The police confided to us also that the father, who had been murdered, was by no means blameless, for he had been making these cigarettes and having his son Victor peddle them to the students at the high school he attended.  In time, Victor sampled his own product.   Then came the quintuple murder.   Thus the father, who had sown the wind, reaped the whirlwind.

This crime struck home to the hearts and minds of the inhabitants of Florida the terrific potency of marihuana.   Many months later we found the memory of this atrocity to be very vivid; the whole state had become marihuana-conscious.

A law with real teeth in it to prohibit peddlers was rushed through the state legislature.  The Parent-Teacher Associations were so aroused and so intent that the youth of Florida should know the facts concerning marihuana that we were kept there for more than eight months, speaking to high schools, youth groups, parent groups, et cetera, all part of an effective educational campaign.”

To our knowledge this is the first variation of the official story as offered by Anslinger’s D.E.A. (aka Bureau of Narcotics).   Now instead of an innocent family we have:
“. . [the] police confided to us also that the father, who had been murdered, was by no means blameless, for he had been making these cigarettes and having his son Victor peddle them to the students at the high school he attended.”
Thus a version of the story that varied slightly from the official version now made its appearance.   And while this slight variation seems almost insignificant to us today, to Harry Anslinger, this was a great affront, one that would seal Mr. Rowell’s fate.   Anslinger was not about to have his favorite Gore File case discredited by anyone for any reason.


3.3 - HARRY ANLSINGER’S D.E.A. GOES AFTER EARLE ROWELL:
Many of Harry Anslinger apologists would argue that he was “Just doing his Job.”   That the country was in the great depression, and that it simply needed a strong hand to keep things going.   Maybe so but by all accounts Anslinger was not a nice man.   As stated previously, he was out and out Evil.   The Earle Rowell situation provides a specific case in point.   Now granted there were a lot of reasons why Anslinger hated Rowell.   Probably the most important of which was that Rowell (who had quite a following in the 1930’s) felt that Drug addicts should be given maintenance drugs, while Anslinger felt the solution was to lock them up and that was it.

However, be that as it may, it is obvious that Rowell’s challenge of the Bureaus official version of the Victor Licata story was also high on that list.   According to Alfred Lindesmith (who was also one of Anslingers targeted victims): [3A]
“Mr. Rowell came into disfavor with the Bureau of Narcotics around 1938 and this agency spent considerable energy and manpower in an attempt silence and discredit him . . . This may have been because of Mr. Rowell's view that opiate addiction is a disease, or perhaps because of his repeated allegations that the police were insufficiently diligent in destroying marihuana. . . “
Elsewhere, he elaborated more on the subject.   In his book “The Addict and the Law (1961)”, Lindesmith writes: [3B]
[Regarding his communications with Everett G. Hoffman, head of the World Narcotics Research Foundation, of Seattle Wa., who shared Mr. Lindesmiths’ views on drugs AND WHO like Rowell and Lindesmith was also targeted by Anslinger's Bureau of Narcotics for arrest]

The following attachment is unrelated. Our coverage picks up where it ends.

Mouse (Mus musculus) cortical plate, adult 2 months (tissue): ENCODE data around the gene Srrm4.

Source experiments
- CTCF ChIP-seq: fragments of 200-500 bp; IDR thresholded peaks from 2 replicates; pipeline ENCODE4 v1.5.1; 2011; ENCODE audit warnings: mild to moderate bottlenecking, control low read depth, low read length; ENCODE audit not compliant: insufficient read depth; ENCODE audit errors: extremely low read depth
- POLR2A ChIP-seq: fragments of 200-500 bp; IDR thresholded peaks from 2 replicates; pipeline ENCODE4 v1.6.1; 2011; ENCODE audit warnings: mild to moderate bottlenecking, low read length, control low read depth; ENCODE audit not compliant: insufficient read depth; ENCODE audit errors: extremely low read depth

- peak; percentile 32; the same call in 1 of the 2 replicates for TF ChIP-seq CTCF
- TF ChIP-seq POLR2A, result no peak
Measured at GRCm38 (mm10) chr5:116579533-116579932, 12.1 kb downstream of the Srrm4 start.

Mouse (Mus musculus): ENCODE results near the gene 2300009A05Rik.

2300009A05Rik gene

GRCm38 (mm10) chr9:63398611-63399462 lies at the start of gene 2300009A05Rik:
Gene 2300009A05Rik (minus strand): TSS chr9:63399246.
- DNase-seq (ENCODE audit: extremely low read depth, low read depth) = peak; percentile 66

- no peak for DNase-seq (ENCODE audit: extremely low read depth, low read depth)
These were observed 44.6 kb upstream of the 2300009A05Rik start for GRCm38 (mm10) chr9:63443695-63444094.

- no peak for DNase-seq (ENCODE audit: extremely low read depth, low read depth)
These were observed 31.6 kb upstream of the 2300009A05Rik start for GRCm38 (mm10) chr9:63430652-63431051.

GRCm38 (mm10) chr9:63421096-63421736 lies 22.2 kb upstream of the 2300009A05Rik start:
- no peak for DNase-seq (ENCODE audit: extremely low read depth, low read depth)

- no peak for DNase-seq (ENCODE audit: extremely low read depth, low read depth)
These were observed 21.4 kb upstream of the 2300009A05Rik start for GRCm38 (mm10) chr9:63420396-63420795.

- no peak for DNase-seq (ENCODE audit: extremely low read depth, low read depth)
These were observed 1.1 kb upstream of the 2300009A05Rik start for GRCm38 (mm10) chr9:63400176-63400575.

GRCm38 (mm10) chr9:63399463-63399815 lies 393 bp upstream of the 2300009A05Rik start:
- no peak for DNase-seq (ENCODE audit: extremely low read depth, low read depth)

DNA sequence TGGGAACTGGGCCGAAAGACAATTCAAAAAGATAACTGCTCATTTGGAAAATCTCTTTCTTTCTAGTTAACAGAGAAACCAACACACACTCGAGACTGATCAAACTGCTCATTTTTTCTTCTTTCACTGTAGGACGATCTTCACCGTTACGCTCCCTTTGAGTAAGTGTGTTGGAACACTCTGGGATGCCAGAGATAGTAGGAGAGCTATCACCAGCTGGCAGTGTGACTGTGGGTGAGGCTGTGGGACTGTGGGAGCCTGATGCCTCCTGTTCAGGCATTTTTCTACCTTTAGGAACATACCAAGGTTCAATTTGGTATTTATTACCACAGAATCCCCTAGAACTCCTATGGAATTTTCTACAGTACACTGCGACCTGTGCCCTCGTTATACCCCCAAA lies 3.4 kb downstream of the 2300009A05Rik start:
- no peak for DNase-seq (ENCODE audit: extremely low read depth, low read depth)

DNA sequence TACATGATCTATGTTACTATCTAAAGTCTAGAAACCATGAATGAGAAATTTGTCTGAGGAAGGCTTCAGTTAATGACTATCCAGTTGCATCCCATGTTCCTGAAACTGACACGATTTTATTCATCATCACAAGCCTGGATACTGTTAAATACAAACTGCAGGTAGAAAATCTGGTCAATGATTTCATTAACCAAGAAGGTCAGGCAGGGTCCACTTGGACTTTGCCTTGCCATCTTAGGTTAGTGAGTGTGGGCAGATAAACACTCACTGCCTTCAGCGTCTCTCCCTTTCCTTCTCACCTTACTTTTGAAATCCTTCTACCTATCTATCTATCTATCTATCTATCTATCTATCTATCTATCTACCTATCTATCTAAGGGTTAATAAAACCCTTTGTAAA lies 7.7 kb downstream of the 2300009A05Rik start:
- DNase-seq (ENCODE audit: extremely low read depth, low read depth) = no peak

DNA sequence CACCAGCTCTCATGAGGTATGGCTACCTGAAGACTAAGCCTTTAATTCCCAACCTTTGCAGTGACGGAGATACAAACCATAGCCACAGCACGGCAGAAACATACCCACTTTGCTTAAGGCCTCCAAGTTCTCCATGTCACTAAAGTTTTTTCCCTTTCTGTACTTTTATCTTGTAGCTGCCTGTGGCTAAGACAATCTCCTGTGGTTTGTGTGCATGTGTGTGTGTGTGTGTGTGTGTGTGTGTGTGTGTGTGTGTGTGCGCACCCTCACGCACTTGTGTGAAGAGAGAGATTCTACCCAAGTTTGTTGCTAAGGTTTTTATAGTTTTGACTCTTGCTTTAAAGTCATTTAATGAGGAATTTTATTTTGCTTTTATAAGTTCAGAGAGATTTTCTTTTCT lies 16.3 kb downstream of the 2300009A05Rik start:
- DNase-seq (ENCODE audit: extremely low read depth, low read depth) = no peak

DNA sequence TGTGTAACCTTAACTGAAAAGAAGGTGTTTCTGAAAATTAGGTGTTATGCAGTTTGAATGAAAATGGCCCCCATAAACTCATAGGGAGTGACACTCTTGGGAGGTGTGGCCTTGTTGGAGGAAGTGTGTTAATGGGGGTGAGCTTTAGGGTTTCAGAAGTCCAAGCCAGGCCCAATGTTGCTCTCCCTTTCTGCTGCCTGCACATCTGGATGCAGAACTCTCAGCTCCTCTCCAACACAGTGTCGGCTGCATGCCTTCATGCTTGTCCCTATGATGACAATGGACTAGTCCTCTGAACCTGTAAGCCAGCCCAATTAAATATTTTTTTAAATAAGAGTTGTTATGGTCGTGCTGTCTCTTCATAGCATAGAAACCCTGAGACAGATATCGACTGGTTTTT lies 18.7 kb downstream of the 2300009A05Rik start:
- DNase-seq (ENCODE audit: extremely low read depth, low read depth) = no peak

“And although Mr. Hoffman himself was not arrested, . . . . “Through him I learned that the Narcotics Bureau was somewhat more successful in silencing Earl Albert Rowell and his son, who were going about the country in the 1930's giving lectures on the marihuana problem.   Mr. Earl Rowell claimed to have made speeches in 40 of the states.   His disagreement with the Federal Narcotics Bureau seemed to arise from his disposition to criticize the police for inactivity and complacency and from his contention that official handouts were covering up and minimizing a growing drug problem. . . .

According to Mr. Rowell's reports to Mr. Hoffman, which were forwarded to me, the Federal Bureau and its agents utilized the following tactics against Mr. Rowell:   In January 1938 [3D] he was arrested in Wayne, Pennsylvania, and threatened with prosecution on the grounds that the opium pipe and small quantities of narcotics which he used as exhibits constituted illegal possession of narcotics although they had been supplied him by police officers for that purpose.   Although there was no follow up of this charge, the Bureau broadcast far and wide that Rowell had been arrested; he was accused of obtaining money under false pretenses, of making a racket of his anti-narcotics campaign, and of advocating programs contrary to the policies of the federal government.   In Evanston. Illinois, he was threatened with prosecution for failure to pay an amusement tax, allegedly at the instigation of federal officials who were determined to curb his activities; he was followed and watched on his lecture tour by narcotics agents.   Derogatory information concerning Mr. Rowell was sent by wire and by mail to influential persons in the communities -where speeches had been scheduled, causing some of them to be cancelled; when cancellations occurred and -when local citizens made investigations of Rowell after hearing from Washington.   Such cancellations and investigations were written up and circulated by narcotics officials to discredit Rowell in other communities.

The version of Mr. Rowell's dealings with federal narcotics agents which is given in the preceding paragraph is Mr. Rowell's and is no doubt one-sided and slanted in his own favor.   We have seen in our discussion of marihuana that Mr. Rowell was strongly opposed to the use of this "weed of madness," which he thought was a direct cause of insanity and violence, and that he was only slightly less alarmed about alcohol and tobacco.   This point of view alone could hardly have brought him into conflict with Treasury Department officials.   The real point in this imbroglio is not the correctness of his views or even whether his crusade was a racket or not, but whether it is the function of the federal anti-narcotics police force to curb reformers as well as the use of drugs.”